The latest report on California’s water conditions has been released and the drought monitor shows some encouraging news about our drought levels. Experts say it has very little impact on our local supply. KUSI’s Ginger Jeffries explains.
Archive for date: March 6th, 2019
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Although part of San Diego County, Borrego Springs is definitely off the beaten path. The small community is a two-hour drive from downtown San Diego. “The remoteness of ourselves — there’s no freeway coming here,” said Borrego Springs Chamber of Commerce President Patrick Sampson, who is also general manager of the La Casa Del Zorro resort. “If you’re going to Borrego Springs — you’re coming to Borrego Springs.”
Ready to hit the slopes in Tahoe? You’ve got plenty of time. Squaw Valley Alpine Meadows has announced it will extend its ski season through July 7 this year due to record-setting snow totals. As of Wednesday, the resort had seen 596 inches on the season, with 315 falling in February alone, according to a news release. As late as July 7 may sound, it’s not a record for Squaw Valley. Just two years earlier, the resort stayed open until July 15, which remains the Alpine Meadows record.
Recent plans to enlarge California’s Shasta Dam by 18.5 feet have raised concerns over possible cultural and ecological implications on wildlife among the Winnemem Wintu people and environmental groups alike. Shasta Dam on the Sacramento River is run by the U.S. Bureau of Reclamation, which has been evaluating its potential raise for more than 20 years. After a 2015 feasibility report and environmental impact statement, the bureau determined that an 18.5-foot raise would cost about $1.3 billion.
You can’t see them. You can’t swim in them. But groundwater aquifers are one of the most important sources of water in the North Coast. Aquifers are water-rich underground areas. They aren’t like lakes or pools but are composed of water-filled areas between rocks, sands and gravels. Plants and animals benefit from groundwater when it’s near the surface, and feeds creeks and streams. Humans tap into aquifers through wells used for drinking, irrigating crops and operating businesses. People who live in rural areas rely almost exclusively on groundwater, and while cities in Sonoma County get most of their water from the Russian River, groundwater provides a critical back-up source that is used during droughts or in emergencies.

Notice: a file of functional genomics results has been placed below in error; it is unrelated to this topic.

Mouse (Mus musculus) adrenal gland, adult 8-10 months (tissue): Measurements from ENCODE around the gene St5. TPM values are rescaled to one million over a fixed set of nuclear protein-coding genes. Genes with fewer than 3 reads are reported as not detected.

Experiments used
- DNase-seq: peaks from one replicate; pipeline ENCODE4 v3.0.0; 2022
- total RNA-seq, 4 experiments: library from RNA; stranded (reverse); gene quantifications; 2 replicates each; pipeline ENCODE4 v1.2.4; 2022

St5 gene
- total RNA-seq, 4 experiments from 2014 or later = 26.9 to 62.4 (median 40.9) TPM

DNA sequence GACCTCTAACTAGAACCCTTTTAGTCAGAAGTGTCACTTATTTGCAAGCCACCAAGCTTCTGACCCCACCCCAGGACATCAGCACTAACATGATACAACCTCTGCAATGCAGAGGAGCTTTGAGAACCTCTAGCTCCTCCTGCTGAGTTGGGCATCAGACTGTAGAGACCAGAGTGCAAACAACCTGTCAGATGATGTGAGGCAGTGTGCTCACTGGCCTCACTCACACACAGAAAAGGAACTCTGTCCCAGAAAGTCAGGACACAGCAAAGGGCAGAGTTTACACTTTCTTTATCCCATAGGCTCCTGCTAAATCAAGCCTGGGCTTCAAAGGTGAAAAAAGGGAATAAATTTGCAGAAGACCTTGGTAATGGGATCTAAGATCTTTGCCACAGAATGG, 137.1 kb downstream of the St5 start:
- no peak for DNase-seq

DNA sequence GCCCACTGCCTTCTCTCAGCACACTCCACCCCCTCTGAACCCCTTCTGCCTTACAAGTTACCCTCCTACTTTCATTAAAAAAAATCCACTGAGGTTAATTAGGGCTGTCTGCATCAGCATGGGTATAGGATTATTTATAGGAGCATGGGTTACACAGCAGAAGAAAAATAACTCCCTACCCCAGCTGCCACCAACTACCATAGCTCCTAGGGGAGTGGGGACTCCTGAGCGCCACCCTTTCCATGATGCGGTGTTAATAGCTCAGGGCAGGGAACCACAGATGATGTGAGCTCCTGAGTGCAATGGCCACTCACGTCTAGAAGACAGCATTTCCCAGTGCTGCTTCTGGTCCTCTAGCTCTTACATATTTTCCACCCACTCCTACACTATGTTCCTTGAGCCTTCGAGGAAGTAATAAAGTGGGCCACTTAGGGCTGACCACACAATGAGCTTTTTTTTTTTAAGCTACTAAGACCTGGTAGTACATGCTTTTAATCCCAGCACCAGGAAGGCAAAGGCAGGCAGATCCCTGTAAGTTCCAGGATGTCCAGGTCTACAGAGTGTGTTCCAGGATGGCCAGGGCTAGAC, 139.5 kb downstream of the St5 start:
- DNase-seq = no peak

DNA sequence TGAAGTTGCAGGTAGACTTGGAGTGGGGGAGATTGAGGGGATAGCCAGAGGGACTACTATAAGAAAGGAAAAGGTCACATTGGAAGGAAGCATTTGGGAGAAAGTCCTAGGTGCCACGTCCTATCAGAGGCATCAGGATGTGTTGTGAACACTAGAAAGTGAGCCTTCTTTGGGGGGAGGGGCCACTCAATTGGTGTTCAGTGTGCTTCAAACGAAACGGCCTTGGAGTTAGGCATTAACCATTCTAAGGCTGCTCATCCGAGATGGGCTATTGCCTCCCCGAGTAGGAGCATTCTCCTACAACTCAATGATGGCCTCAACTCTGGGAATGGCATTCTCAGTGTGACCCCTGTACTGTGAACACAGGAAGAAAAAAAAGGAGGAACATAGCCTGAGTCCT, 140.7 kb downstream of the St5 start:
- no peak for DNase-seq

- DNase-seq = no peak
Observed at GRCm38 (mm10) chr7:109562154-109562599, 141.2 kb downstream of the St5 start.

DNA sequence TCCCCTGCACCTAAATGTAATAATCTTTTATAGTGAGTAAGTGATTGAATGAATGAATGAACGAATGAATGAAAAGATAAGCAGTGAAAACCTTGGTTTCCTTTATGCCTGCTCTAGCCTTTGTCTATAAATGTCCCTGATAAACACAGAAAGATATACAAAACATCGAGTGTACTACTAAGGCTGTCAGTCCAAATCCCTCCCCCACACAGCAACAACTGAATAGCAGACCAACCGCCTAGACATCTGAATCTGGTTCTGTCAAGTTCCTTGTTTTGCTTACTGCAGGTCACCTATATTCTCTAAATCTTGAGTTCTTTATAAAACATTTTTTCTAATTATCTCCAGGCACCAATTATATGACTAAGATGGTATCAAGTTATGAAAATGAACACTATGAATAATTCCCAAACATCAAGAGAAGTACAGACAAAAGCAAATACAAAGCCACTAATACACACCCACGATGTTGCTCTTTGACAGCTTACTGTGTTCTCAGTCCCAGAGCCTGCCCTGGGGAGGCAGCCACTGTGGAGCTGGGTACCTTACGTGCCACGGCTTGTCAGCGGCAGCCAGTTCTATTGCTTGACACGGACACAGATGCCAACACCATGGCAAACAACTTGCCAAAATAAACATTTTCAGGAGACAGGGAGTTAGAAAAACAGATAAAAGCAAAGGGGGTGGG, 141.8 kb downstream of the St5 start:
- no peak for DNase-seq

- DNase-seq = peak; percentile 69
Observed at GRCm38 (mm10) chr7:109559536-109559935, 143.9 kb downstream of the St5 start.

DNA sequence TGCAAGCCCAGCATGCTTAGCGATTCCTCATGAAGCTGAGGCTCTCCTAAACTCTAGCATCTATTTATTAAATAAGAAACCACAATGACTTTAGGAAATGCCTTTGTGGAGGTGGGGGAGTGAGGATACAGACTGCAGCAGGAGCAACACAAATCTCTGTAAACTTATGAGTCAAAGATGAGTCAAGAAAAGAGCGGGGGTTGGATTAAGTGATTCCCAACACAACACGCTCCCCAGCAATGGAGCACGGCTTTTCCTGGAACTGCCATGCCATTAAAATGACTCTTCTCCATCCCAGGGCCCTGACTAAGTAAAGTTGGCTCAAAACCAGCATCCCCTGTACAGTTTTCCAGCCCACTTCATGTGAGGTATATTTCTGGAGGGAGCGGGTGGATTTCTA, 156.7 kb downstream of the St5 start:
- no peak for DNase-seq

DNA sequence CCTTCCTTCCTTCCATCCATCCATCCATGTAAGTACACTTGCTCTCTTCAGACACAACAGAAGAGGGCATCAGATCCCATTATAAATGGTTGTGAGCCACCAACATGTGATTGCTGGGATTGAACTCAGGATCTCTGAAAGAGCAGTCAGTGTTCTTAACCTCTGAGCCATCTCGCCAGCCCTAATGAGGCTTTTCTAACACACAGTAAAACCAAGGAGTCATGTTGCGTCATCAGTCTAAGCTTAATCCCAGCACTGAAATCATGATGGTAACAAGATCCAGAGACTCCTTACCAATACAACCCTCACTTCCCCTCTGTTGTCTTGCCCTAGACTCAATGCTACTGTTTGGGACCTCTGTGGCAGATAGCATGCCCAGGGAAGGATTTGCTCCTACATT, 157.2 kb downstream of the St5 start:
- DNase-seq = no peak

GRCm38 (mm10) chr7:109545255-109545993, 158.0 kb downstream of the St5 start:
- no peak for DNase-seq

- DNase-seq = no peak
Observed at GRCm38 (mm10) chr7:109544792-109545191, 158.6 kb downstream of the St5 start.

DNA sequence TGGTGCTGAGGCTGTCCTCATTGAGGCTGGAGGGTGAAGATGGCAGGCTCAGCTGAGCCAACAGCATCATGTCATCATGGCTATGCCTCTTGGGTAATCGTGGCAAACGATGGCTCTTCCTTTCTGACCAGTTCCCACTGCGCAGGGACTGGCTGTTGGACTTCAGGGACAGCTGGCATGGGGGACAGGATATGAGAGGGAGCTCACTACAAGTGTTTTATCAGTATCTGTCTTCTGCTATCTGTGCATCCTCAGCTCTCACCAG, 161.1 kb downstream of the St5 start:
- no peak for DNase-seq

Our above-average rainfall is a concern for several water agencies in the Central Valley. While the high rainfall totals are a good thing, there is the task of how to manage and store all that water. The California Water Institute at Fresno State does just that. They say a valuable lesson was learned during the wet year of 2017. “A lot more of the agricultural entities in particular and even some cities are using a lot of their facilities for recharge this year to get much of that water into the ground,” said Sarge Green, Water Management Specialist.
The Soquel Creek Water District board members on Tuesday said they were convinced the planned Pure Water Soquel plant should be split into two sites — partly in the city of Santa Cruz and partly in Live Oak. When approving the Pure Water Soquel project in December, board members prioritized building a final-stage purification plant at a lot at the corner of Chanticleer Avenue and Soquel Drive and an initial “tertiary” treatment facility at the city of Santa Cruz’s Wastewater Treatment Facility on California Street. At the same time, the board told district staff to undertake a parallel investigation of building a two-story full purification and tertiary treatment plant at the wastewater facility — so long as the effort did not delay the overall project.
Saving water in Las Vegas is an all-out turf war, and the campaign is far from over. Since 1999, the Southern Nevada Water Authority has overseen the removal of more than 187 million square……We hope you’re enjoying our content. Subscribe today to continue reading this story, and all of our stories, for just 99 cents.
Water is starting to seep down the rebuilt Oroville Dam spillway. California Department of Water Resources officials said Wednesday this is common and will not affect the operation of the dam’s gates, which are not watertight. “Once the lake reaches or exceeds the elevation of the entrance gates (813 feet) a small amount of water is expected to seep through the gates as they are not watertight,” water resources spokeswoman Erin Mellon said. “This is common and does not affect the operation of the gates nor the spillway.”
More rain in one of San Diego County’s rainiest of winter seasons is expected to drop an inch or two across the region through Friday, but Lake Hodges Dam is holding strong. The dam last overflowed February to March 2011. It also overflowed in February 2005. However, despite a Pineapple Express of rains this season, while Lake Hodges has filled more rapidly lately, its dam looks to continue standing tall and holding firm.